The city of Buenos Aires is experiencing a gastronomic renewal and it doesn’t even seem the same as in the fall of 2020, when government measures to face the coronavirus pandemic closed the doors of all bars, restaurants and cafes.
That year, in just over a hundred days, about 30% of the restaurants went bankrupt. Government aid and delivery sales collaborated to contain an even more intense crisis, but did not prevent traditional spaces from closing down, especially in the center, the region of the capital that suffered the most.
Currently, on a Thursday night, the wait for dinner at the Peruvian restaurant La Mar, in the neighborhood of Palermo, is more than an hour, hoping that some reservations will fall. It’s practically impossible to get lunch at the popular “parrilla” Don Julio without making a reservation at least three days in advance. After being closed for a year and a half, the classic Bodegón La Buena Medida, opened in 1905, was once again crowded in the La Boca neighborhood. The profile of many restaurants has changed, menus have been adapted and new neighborhoods have gained space in the gastronomic scene.
One of Argentina’s best-known and most awarded businesswomen and chefs, Narda Lepes, 49, was pessimistic at the start of the pandemic. “I knew there wasn’t going to be a quick fix, which was to save money and hold on to the bills as much as possible.” Known for the award-winning Narda Comedor, Lepes has just opened a new restaurant, with Argentine dishes “from the time of our grandparents”, and is the curator of the recently opened space Bocha, opened next to Campo Argentino de Polo, which brings together 15 restaurants and a show environment.
“The pandemic has changed the gastronomic map of Buenos Aires. Unfortunately, the center was the area that lost the most restaurants and did not know how to renew itself. New neighborhoods like Villa Crespo, Villa Urquiza, Colegiales gained space, and there was a reduction in spaces and more specializations”, he says.
In fact, the new Buenos Aires neighborhood restaurants specialize in certain dishes and products, such as one dedicated only to dishes with champignons (Donnet) or another to meals with hummus (La Humusseria). New “speakeasy” bars also emerged, inspired by Americans from the Prohibition era, such as Victoria Brown, which specializes in whiskey.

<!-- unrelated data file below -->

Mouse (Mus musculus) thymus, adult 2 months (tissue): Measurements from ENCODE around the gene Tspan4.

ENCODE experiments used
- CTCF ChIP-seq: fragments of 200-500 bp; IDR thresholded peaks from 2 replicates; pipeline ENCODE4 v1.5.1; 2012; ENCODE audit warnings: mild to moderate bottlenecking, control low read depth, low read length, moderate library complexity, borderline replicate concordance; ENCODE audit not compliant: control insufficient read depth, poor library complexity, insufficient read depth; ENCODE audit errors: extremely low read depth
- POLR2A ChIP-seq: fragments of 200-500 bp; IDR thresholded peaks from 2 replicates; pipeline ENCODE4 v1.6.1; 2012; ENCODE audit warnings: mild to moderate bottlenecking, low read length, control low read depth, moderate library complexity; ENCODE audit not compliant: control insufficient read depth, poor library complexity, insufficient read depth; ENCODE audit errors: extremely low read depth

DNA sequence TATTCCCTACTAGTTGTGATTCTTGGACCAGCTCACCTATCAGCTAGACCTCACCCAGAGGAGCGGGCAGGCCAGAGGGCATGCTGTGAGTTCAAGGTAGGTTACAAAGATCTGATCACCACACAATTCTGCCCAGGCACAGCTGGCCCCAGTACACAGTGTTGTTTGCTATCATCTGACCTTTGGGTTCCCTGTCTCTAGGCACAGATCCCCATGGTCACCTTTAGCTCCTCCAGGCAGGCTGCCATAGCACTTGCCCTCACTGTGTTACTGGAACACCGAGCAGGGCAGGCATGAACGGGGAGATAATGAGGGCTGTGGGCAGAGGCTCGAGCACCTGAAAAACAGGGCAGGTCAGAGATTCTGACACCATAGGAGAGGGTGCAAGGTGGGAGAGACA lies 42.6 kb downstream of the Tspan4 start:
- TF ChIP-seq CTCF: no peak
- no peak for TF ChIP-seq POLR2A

“The feeling I have is that people got tired of the fact that everything was so the same, the interiors, the menus,” says Lepes. On the menu at Lokanta, Argentines nostalgic for the foods of their childhood find stuffed zucchini, gourmet versions of the Milanese steak and sandwiches with bread crumbs.
For Daniel Prieto, president of the Chamber of Cafés and Bars, the pandemic “accelerated a generational change between owners and chefs that was already taking place. Many older business owners ended up preferring to leave the circuit, and a new generation arrived. , it’s a shame it was left out, at least five classic restaurants there have closed. But the waves come and go, we believe there could be a revival. For now, in fact, the gastronomic life is in the neighborhoods.”
Data from Indec (the Argentine IBGE) indicate that the country’s gastronomic activity, in April, recovered 31.9% compared to the same month in 2021. “It is still not the same level as before, but there is a recovery, and the is even expected in tourism now in the winter season”, says Mariano Pizarro, from the Argentine Chamber of Tourism.
“Brazilian tourists are already returning to the country in greater numbers, despite the bad economic situation in both countries, the Brazilian currency here still has an advantage,” he says. The number of Brazilian tourists increased by 86% this month compared to January. Aerolíneas Argentinas is already preparing to launch new routes with the neighboring country, such as the direct flight São Paulo – Salta and Brasília – Buenos Aires (interrupted before the pandemic).